Hold the lectures about mountains of sugar, tons of empty calories and loads of artificial ingredients. A new study from Belgium suggests that parents can rein in the amount of soda their kids consume with three steps. The study looked at differences between high-volume soda drinkers and low-volume drinkers, who had about 40 percent less sugary, fizzy stuff a day. What worked:
#1: Drinking something else with meals. Low-fat or fat-free milk (after age 2), water, unsweetened iced tea (herbal fruit teas are yummy) are great alternatives to the fizzy stuff. In this study, a no-soda rule at mealtimes explained about half of the difference in soda consumption between high-volume and low-volume soda drinkers.
#2: Not stocking soda at home. If it’s not there, they can’t drink it. A “no soda on board” policy explained about 16 percent of the gap between kids who drank a little or a lot of soda.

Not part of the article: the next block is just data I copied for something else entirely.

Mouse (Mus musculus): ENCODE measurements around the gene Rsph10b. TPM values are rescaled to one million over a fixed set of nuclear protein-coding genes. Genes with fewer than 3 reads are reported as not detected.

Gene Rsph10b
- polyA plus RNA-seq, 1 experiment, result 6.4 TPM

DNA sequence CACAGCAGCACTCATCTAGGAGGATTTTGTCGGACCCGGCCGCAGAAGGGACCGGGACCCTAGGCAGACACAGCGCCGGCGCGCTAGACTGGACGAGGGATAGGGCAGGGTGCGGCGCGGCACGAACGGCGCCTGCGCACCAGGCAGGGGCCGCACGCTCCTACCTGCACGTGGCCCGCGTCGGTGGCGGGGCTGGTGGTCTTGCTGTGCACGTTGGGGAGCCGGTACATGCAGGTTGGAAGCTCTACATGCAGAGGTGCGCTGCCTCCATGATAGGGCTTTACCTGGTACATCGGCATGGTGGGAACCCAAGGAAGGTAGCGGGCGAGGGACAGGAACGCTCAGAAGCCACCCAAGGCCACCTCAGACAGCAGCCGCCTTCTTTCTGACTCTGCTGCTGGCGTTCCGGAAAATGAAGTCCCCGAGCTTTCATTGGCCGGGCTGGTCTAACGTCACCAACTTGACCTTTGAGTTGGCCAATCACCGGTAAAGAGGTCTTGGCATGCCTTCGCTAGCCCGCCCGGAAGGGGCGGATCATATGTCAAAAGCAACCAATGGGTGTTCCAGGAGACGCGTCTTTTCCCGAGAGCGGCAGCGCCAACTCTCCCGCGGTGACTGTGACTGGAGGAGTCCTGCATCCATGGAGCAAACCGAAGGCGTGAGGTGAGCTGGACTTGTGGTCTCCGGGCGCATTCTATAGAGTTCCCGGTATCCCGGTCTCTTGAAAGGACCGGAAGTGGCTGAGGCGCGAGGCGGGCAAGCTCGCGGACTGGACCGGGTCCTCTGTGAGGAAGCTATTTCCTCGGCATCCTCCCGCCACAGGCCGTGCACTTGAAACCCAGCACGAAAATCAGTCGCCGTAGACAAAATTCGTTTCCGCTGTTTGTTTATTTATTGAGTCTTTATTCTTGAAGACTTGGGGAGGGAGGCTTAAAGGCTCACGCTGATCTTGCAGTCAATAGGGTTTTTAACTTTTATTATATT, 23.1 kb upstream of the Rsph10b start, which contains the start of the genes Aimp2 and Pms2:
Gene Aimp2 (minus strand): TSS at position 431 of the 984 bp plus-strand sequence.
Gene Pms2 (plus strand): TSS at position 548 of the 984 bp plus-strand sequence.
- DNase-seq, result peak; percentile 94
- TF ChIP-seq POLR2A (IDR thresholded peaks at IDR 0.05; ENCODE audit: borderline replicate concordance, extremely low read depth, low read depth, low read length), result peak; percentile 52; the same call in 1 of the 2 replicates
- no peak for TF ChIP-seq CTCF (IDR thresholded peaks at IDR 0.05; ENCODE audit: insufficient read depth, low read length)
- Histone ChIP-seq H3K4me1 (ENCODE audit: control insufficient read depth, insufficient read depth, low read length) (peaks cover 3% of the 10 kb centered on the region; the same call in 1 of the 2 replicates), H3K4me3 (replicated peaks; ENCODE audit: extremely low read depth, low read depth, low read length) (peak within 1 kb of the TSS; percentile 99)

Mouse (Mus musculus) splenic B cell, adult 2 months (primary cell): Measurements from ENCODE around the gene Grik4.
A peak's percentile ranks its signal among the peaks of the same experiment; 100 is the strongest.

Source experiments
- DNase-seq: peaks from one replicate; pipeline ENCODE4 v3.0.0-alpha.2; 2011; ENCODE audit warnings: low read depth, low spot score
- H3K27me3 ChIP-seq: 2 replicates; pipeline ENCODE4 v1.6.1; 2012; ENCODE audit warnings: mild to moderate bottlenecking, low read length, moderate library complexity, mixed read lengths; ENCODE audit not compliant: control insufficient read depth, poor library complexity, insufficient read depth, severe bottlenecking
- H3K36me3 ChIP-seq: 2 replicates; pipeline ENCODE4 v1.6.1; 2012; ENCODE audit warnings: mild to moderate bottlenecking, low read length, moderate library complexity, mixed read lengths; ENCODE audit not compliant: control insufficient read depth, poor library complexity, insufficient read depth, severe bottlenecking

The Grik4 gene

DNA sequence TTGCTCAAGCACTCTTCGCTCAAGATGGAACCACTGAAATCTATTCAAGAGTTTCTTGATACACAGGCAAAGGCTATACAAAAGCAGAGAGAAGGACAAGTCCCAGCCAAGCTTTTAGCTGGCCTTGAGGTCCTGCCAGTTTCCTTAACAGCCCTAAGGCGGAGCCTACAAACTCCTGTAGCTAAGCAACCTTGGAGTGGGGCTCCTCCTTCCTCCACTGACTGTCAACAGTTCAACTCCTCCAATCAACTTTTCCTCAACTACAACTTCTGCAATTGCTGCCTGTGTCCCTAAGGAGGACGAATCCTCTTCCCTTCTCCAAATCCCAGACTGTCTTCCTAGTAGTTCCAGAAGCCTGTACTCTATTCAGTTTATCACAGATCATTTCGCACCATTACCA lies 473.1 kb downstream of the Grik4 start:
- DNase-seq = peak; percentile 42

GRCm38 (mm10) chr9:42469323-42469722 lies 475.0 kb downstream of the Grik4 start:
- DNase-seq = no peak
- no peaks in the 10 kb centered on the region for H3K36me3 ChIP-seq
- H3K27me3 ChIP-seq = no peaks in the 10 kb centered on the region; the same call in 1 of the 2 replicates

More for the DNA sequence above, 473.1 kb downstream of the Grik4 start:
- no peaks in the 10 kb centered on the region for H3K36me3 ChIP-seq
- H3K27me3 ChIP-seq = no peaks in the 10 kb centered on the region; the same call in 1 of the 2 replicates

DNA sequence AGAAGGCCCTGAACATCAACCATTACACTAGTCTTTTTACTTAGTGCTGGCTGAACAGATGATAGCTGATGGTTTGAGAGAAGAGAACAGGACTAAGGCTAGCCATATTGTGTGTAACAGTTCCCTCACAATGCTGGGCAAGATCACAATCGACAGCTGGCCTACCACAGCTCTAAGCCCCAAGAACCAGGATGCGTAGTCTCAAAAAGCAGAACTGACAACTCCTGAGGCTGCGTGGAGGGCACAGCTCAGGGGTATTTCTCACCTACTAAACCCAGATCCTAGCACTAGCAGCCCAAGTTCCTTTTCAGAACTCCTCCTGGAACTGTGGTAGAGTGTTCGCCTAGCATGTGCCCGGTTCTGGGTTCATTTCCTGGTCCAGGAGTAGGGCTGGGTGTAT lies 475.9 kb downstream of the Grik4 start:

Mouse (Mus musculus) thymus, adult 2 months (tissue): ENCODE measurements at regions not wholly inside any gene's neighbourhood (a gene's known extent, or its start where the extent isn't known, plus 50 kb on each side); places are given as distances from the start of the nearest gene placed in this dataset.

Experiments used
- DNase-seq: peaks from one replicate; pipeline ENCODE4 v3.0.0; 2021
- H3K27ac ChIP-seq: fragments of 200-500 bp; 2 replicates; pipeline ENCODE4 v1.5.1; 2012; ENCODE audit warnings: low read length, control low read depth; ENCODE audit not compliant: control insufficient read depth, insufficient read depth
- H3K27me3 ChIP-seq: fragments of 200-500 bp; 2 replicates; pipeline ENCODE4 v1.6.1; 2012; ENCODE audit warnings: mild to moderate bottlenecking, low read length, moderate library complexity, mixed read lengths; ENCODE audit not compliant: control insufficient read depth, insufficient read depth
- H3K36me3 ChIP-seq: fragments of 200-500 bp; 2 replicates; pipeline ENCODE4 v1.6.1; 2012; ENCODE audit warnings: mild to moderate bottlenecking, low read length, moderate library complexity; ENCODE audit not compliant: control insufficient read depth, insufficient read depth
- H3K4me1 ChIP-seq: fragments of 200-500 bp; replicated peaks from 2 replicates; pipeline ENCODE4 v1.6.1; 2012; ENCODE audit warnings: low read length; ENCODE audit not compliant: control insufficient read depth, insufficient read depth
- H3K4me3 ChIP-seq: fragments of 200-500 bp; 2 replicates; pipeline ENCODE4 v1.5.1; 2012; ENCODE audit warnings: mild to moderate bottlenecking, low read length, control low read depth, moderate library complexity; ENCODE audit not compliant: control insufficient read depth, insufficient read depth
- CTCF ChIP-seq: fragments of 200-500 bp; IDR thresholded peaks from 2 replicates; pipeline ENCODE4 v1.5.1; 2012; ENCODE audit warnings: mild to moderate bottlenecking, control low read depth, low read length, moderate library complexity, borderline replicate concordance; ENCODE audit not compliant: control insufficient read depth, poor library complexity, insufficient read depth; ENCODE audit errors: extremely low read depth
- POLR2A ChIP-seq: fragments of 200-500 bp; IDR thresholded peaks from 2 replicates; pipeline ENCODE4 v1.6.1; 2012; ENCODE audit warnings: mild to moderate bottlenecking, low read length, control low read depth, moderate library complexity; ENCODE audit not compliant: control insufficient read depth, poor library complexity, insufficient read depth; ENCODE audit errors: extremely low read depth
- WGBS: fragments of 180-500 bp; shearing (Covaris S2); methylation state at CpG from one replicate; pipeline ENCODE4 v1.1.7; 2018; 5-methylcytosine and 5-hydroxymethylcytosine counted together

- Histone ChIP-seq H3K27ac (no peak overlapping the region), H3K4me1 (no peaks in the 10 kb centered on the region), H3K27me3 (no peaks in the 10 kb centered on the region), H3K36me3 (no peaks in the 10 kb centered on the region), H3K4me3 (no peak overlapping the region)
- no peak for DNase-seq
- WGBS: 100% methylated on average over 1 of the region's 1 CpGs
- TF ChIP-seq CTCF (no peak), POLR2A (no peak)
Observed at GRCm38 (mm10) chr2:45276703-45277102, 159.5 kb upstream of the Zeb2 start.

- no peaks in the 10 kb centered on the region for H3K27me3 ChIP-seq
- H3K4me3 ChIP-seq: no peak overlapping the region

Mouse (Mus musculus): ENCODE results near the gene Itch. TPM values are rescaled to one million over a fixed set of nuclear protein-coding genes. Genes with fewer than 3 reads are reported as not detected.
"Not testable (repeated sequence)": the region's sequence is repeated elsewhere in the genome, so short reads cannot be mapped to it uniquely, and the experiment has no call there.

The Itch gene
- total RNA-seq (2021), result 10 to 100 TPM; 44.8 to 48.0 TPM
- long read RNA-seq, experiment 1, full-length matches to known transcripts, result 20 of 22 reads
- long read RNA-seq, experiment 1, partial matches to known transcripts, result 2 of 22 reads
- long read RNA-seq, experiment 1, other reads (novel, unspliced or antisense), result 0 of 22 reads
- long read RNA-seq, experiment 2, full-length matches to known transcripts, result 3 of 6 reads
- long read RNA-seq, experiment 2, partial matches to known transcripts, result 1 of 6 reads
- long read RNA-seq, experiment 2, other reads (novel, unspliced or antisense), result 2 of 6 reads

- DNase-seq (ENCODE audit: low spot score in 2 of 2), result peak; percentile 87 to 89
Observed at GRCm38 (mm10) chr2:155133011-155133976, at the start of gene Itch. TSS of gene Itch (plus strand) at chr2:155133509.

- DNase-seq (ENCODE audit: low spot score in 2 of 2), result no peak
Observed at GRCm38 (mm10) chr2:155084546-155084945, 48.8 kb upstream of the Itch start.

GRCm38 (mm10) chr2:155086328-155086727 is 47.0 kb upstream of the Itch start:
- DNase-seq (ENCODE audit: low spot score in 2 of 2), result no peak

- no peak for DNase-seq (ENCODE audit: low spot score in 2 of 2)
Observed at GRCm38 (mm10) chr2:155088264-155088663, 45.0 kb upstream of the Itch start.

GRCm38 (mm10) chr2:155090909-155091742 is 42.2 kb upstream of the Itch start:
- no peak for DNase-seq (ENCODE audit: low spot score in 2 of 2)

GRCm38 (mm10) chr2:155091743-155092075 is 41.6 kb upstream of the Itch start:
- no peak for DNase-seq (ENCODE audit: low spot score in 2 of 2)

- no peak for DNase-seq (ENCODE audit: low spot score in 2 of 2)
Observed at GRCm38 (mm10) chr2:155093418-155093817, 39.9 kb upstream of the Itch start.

#3: Not allowing kids to drink soda whenever they want. Parents who decide when kids can have a glass of soda as a treat – and not giving in to the bottomless refills at fast-food joints and restaurants – accounts for about 30 percent of the difference between big-time soda sippers and moderate sippers, the researchers said.